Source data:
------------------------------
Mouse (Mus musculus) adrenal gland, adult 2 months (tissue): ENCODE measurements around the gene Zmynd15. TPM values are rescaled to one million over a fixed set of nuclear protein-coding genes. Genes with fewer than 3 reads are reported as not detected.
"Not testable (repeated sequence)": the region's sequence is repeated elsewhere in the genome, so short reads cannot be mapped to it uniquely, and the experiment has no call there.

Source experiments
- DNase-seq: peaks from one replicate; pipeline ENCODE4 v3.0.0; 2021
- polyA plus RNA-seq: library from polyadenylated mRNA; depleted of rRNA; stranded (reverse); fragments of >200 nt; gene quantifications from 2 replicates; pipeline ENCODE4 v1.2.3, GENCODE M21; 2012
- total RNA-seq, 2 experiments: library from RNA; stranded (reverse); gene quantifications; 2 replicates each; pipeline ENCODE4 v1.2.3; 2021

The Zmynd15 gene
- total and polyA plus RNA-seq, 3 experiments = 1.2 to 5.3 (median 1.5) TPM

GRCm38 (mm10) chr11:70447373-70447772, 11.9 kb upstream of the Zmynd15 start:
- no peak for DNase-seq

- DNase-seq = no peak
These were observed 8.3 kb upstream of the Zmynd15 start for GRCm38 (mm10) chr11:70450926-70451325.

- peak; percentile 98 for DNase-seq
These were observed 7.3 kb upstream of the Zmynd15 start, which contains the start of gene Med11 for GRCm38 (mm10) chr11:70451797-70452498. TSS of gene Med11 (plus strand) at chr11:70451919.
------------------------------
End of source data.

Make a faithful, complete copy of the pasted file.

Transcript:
Mouse (Mus musculus) adrenal gland, adult 2 months (tissue): ENCODE measurements around the gene Zmynd15. TPM values are rescaled to one million over a fixed set of nuclear protein-coding genes. Genes with fewer than 3 reads are reported as not detected.
"Not testable (repeated sequence)": the region's sequence is repeated elsewhere in the genome, so short reads cannot be mapped to it uniquely, and the experiment has no call there.

Source experiments
- DNase-seq: peaks from one replicate; pipeline ENCODE4 v3.0.0; 2021
- polyA plus RNA-seq: library from polyadenylated mRNA; depleted of rRNA; stranded (reverse); fragments of >200 nt; gene quantifications from 2 replicates; pipeline ENCODE4 v1.2.3, GENCODE M21; 2012
- total RNA-seq, 2 experiments: library from RNA; stranded (reverse); gene quantifications; 2 replicates each; pipeline ENCODE4 v1.2.3; 2021

The Zmynd15 gene
- total and polyA plus RNA-seq, 3 experiments = 1.2 to 5.3 (median 1.5) TPM

GRCm38 (mm10) chr11:70447373-70447772, 11.9 kb upstream of the Zmynd15 start:
- no peak for DNase-seq

- DNase-seq = no peak
These were observed 8.3 kb upstream of the Zmynd15 start for GRCm38 (mm10) chr11:70450926-70451325.

- peak; percentile 98 for DNase-seq
These were observed 7.3 kb upstream of the Zmynd15 start, which contains the start of gene Med11 for GRCm38 (mm10) chr11:70451797-70452498. TSS of gene Med11 (plus strand) at chr11:70451919.